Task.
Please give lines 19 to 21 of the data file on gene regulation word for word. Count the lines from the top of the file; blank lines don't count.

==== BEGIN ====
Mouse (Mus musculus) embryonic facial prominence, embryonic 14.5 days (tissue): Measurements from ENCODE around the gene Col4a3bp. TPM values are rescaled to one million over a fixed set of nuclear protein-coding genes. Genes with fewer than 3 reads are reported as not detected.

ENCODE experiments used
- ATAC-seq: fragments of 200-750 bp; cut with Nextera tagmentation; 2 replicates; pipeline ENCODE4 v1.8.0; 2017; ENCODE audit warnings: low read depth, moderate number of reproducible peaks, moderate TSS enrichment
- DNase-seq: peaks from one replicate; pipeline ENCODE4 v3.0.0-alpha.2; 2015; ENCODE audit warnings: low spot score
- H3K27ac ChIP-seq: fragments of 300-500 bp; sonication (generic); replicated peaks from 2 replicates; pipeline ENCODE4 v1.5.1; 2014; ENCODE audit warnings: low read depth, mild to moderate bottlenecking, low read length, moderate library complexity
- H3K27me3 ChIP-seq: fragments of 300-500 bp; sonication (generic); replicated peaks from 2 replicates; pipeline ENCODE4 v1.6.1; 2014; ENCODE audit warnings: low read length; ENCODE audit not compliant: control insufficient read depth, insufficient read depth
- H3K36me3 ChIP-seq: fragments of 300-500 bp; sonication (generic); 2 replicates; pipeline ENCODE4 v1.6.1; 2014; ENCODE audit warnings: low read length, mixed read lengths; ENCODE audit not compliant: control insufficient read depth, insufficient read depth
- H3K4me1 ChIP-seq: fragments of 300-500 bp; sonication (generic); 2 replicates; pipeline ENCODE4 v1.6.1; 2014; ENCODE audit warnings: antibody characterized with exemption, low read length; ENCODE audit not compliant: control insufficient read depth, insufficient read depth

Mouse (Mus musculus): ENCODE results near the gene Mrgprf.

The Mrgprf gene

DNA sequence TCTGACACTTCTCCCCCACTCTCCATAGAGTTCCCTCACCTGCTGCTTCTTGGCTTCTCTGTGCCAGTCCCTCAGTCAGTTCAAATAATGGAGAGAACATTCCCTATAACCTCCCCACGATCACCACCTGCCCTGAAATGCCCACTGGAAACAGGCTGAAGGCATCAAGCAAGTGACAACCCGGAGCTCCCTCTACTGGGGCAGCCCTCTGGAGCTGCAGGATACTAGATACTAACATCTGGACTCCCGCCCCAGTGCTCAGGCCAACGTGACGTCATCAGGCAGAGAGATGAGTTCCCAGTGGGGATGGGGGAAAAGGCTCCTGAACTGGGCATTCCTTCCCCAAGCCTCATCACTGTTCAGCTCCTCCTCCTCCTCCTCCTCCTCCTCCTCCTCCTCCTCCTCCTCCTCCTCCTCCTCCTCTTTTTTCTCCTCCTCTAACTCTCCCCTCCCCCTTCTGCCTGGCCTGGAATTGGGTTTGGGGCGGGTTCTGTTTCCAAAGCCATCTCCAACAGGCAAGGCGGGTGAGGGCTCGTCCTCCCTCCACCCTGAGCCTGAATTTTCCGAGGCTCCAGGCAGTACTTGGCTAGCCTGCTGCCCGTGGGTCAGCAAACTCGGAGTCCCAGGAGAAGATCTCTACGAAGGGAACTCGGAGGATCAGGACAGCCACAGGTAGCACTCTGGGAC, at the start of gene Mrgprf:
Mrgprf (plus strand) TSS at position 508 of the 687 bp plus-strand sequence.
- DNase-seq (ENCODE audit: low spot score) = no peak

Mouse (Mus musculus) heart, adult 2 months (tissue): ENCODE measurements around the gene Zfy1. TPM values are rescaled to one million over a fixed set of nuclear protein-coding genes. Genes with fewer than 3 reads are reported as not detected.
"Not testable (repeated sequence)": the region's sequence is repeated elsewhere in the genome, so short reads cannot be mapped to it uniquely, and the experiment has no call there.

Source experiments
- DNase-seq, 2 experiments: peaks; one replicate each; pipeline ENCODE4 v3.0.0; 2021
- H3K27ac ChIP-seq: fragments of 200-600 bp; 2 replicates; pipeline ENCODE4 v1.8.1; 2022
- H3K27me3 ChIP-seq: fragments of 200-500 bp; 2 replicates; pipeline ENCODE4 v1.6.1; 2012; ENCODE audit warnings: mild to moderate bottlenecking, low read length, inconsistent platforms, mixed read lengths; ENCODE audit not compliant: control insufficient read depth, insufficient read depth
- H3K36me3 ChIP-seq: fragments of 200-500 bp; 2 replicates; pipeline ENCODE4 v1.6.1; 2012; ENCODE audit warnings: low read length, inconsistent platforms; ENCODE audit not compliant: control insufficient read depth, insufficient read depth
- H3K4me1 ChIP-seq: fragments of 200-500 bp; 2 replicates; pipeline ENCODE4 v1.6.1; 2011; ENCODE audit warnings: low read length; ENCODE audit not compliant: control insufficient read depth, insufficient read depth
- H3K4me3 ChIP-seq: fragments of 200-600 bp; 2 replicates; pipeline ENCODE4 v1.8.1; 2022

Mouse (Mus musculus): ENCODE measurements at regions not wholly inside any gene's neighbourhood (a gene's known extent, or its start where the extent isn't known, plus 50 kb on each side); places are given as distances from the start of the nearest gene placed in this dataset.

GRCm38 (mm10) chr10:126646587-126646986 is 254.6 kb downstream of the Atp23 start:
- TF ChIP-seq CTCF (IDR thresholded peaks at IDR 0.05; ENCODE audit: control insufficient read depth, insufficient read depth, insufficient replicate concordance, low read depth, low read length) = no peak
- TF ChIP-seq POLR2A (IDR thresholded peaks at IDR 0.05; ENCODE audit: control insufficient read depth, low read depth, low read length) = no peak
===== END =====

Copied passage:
- H3K27me3 ChIP-seq: fragments of 200-500 bp; 2 replicates; pipeline ENCODE4 v1.6.1; 2012; ENCODE audit warnings: mild to moderate bottlenecking, low read length, inconsistent platforms, mixed read lengths; ENCODE audit not compliant: control insufficient read depth, insufficient read depth
- H3K36me3 ChIP-seq: fragments of 200-500 bp; 2 replicates; pipeline ENCODE4 v1.6.1; 2012; ENCODE audit warnings: low read length, inconsistent platforms; ENCODE audit not compliant: control insufficient read depth, insufficient read depth
- H3K4me1 ChIP-seq: fragments of 200-500 bp; 2 replicates; pipeline ENCODE4 v1.6.1; 2011; ENCODE audit warnings: low read length; ENCODE audit not compliant: control insufficient read depth, insufficient read depth